One state down, and many states to go. In one respect, former South Bend Mayor Pete Buttigieg “won” the Iowa caucuses Monday evening regardless whether he finishes first in delegates or in the popular vote.

One year ago, Buttigieg was a mere asterisk in the Democratic contest. Then 37 years old and the gay mayor of South Bend, Indiana, Buttigieg seemed unlikely to raise the necessary money or to excite Democratic voters, who were likely to gravitate to better known officeholders like former Vice President Joe Biden, Vermont Sen. Bernie Sanders and Massachusetts Sen. Elizabeth Warren. Even former Rep. Beto O’Rourke, fresh off an unsuccessful but enthusiasm-generating Senate campaign in Texas, seemed like a potentially more significant hopeful in the Democratic field.

Veteran pollster Gary Langer described Buttigieg’s performance in the Iowa caucuses entrance poll as showing a “broad-based appeal,” while candidates like Sanders and Biden demonstrated much more narrow appeal.

Sanders did extremely well among young voters, but poorly among seniors.

Biden was strong with seniors but weak among younger voters.

Sanders did well among the most liberal voters, while Biden was strong among so-called moderates.

Iowa was not kind to Biden. His fourth-place showing was unimpressive, and while it is fair to note that the state is not necessarily ideal for him, his weak showing doesn’t necessarily inspire confidence in his ability to win the nomination.

As I noted months ago, he too often seems to lack agility and sharpness as a candidate.

Biden’s strategy continues to be surviving until South Carolina at the end of February, when African-American voters will carry him to victory in the Democratic primary.

But if he finishes behind Buttigieg in the New Hampshire primary on Tuesday and underperforms in the Nevada caucuses on February 22nd, will the air completely come out of Biden’s balloon?

Biden isn’t the only hopeful who leaves Iowa with huge question marks.

Warren seems to have finished third in the caucuses, which gives her one of the “tickets” out of the state. That’s a solid finish, but remember: Warren was often credited with having the top ground game in Iowa.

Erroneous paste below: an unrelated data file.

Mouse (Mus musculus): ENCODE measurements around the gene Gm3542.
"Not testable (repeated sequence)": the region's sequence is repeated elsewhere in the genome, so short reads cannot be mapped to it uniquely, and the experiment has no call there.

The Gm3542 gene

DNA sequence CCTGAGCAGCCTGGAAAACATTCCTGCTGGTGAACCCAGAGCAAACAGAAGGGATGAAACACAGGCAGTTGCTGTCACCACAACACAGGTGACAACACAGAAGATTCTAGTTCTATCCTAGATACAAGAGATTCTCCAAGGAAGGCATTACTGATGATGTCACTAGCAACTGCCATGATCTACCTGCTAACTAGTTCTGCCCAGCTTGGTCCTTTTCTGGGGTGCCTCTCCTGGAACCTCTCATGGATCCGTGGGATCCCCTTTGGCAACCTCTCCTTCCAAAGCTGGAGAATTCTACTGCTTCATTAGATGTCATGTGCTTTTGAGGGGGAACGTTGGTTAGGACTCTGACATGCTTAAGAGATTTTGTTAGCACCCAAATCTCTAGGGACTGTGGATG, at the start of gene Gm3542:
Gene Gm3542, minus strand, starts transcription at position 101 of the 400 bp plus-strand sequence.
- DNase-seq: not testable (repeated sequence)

More important, Warren is in a mini-race against Sanders, and the Vermont senator beat her in Iowa and appears to be running ahead of her in the Granite State (where both Sanders and Warren are neighbors), as well as in national polls.

If Warren repeatedly finishes behind Sanders, she will at some point need to explain how she can win her party’s nomination.

Minnesota Sen. Amy Klobuchar has reason to be happy with her relatively strong fifth-place showing (based on popular votes and delegates) in Iowa.

She clearly gained strength in the final weeks before the caucuses, and her message of pragmatism and electability certainly seems to resonate with some Democrats. But Klobuchar is competing with both Biden and Buttigieg for that Democratic “lane,” and her showing no doubt had something to do with the fact that Minnesota is an Iowa neighbor.

She won’t be able to repeat her “Midwest” message in New Hampshire, Nevada or South Carolina, so even if Biden stumbles more, it’s unclear whether she can overtake Buttigieg in the pragmatic lane.

Buttigieg has both assets and liabilities as a candidate — including questions about his appeal in the minority community — but he is one of the few candidates who can appeal to a broad spectrum of Democratic voters.

That is, he seems acceptable to Democrats of various stripes, in part because he is relatively new to politics and is not burdened by a long record of recorded votes and political positions.

Finally, Biden’s showing had to make supporters of Michael Bloomberg feel good. The pragmatic lane remains fractured, and the former New York mayor’s money means he can run a first-rate media campaign in Super Tuesday states on March 3rd.

One caucus does not equal the Democratic nomination. But Buttigieg benefits most from Monday’s results. Now he has to take advantage of that showing.

Note: This column appeared initially in Roll Call on February 4, 2020.